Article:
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FIRST® Tech Challenge Helps Shy Student Transform into Community Leader


Anika Yardi, from Team 8121 “Rmageddon” based in Rockville, MD, was one of 10 FIRST Tech Challenge students selected as FIRST® Dean’s List Winners for the 2015-2016 season. Anika is a leader on her robotics team and a fierce advocate for STEM education in her community. Among other outreach and advocacy, Anika has partnered with the Housing Opportunities Commission and Kids Are Scientists Too to create a 10-week robotics course for children in families below the poverty line, advocated for a STEM Officer position in her county, and created a STEM education program for seniors living in a local retirement home.

But Anika didn’t always feel confident in her ability to make a difference. When she joined her local FIRST Tech Challenge team as a high school sophomore, Anika was shy, unassertive, and unsure of herself and her passions. With the support of her robotics team, Anika transformed into a driven leader with a passion for STEM. “The FIRST community is so unique in its ability to welcome people like I used to be with open arms and transform them into the best possible version of themselves they can be,” Anika said. “That’s what FIRST did to me, and that’s what I’ve tried to give back to the community.”

Anika’s Transformation – In Her Own Words

Anika was chosen to speak at FIRST Founder Dean Kamen’s home in July 2016 for the Supporters Summit, where she spoke about her transformation. “My robotics journey was supposed to last for five minutes,” Anika’s began. As a freshman in 2013, she said, she went to a robotics club interest meeting to offer moral support to a friend – and almost turned back in fear outside the meeting room door. But Anika was intrigued by what she heard at the meeting and by the passion and commitment from the upperclassman. She promised herself she would go back – and eventually she did, joining the club a year later as a sophomore.Anika Yardi photo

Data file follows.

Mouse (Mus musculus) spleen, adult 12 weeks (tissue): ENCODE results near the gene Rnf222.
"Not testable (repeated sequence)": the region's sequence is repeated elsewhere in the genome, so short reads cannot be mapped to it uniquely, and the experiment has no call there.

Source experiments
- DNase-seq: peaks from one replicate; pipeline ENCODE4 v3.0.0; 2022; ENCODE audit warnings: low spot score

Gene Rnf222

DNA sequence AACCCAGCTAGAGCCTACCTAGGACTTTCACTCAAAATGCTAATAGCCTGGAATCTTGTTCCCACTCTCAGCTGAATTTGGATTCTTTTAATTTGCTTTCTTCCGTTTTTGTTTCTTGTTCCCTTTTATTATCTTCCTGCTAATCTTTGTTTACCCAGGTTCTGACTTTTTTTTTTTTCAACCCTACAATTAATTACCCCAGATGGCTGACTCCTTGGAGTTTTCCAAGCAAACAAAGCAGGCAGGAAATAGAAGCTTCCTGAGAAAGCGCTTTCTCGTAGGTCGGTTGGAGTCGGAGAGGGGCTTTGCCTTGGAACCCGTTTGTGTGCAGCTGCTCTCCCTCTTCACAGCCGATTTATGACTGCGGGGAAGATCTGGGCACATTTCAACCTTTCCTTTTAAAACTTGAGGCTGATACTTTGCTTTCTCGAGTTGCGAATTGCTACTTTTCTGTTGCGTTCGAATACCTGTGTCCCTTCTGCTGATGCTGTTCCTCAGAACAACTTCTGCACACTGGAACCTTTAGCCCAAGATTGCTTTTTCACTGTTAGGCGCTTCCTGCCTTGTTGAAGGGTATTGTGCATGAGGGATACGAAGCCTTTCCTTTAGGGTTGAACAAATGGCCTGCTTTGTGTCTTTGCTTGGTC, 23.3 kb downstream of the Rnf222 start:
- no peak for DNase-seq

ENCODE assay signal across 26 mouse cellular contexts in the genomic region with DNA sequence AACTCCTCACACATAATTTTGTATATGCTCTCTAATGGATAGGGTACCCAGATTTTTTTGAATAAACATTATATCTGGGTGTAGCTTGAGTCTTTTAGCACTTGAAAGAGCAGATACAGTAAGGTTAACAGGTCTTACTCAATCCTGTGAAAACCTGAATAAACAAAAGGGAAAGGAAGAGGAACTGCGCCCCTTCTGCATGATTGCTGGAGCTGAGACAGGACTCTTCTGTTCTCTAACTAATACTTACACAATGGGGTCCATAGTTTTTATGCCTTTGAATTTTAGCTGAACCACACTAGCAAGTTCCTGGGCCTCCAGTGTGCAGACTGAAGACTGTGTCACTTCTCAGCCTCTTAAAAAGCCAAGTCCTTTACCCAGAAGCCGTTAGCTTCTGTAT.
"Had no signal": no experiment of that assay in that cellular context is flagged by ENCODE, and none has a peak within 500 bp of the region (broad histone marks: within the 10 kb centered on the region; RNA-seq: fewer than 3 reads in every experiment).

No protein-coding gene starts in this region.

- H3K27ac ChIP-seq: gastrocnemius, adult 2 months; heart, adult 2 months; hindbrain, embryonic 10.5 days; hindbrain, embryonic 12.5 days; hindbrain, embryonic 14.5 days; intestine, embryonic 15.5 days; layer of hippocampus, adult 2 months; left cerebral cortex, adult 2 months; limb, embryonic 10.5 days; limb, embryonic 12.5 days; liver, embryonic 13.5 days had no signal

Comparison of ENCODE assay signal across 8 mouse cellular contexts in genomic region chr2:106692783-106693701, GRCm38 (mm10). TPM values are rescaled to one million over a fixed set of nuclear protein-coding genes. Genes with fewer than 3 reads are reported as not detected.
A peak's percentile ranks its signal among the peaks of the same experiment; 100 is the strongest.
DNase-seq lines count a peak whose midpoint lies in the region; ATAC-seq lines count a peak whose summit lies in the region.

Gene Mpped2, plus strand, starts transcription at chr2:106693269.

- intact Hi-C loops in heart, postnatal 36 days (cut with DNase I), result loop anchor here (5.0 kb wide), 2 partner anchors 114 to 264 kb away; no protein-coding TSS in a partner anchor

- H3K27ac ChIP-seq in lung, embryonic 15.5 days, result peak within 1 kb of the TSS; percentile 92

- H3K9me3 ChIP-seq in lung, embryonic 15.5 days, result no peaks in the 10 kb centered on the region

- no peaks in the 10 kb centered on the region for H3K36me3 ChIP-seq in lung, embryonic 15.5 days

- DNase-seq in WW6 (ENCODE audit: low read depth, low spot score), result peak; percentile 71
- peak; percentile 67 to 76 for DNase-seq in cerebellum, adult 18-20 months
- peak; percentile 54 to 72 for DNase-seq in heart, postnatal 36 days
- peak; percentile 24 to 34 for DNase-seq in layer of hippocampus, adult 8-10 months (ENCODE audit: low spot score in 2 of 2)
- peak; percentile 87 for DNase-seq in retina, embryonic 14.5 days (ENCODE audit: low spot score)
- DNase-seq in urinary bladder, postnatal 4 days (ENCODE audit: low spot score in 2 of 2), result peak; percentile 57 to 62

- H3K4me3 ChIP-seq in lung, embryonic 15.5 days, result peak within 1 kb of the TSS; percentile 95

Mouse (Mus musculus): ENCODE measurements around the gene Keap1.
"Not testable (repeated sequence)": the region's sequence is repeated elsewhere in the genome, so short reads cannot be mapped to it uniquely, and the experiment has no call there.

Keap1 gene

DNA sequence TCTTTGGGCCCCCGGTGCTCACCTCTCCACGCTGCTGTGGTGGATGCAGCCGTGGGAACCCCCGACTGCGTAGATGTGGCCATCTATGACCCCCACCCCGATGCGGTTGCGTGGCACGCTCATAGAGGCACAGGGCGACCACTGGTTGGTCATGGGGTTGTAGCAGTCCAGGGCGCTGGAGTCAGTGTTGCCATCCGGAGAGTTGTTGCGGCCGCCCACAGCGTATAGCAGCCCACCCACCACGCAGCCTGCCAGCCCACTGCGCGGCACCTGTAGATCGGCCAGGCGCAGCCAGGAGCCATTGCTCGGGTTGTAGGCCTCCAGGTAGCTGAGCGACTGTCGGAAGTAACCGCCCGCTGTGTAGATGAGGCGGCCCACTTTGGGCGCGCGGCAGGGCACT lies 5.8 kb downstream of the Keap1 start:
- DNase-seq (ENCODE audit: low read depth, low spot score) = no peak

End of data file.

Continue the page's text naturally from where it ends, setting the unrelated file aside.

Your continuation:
Anika joined the team, but at first she felt too shy to ask questions or suggest ideas. That began to change after one particular idea struck her during a 2014 meeting on the CASCADE EFFECT℠ Challenge. Read the rest of Anika’s journey in her own words:

The team had just finished a brainstorming session for the game challenge. I did not chime in with any ideas, afraid that they weren’t good enough to say out loud. After the meeting disbanded I retreated to the fringes of the classroom, took a dry erase marker, and began drawing a couple of bucket designs on the whiteboard.

One of these designs involved a bucket with a hole at the bottom and a latch to let the whiffle balls out. It was this design that caught the eye of the mechanical team captain. He came over and peppered me with questions, asking how I thought I could get it to work. As I stumbled over my response, I gained more confidence, telling him about how I thought the bucket could attach to the lift and how they would work together.

Thoughtful for a minute, he asked me to come with him and explain the idea to the rest of the team, which I then did. As everyone spoke excitedly about a working idea for the bucket and lift, I felt the first twinges that this small club might one day become something very important to me.

The feeling was solidified at the East Super-Regional Championship Tournament, where the team gathered in a small hotel room late at night, fixing the harvester of the bot and laughing together. We piled up furniture on the beds so people would have room to sit on the floor and took shifts sleeping so that no one would be completely tired. (We all ended up exhausted by the second day of competition, but it was definitely worth it.)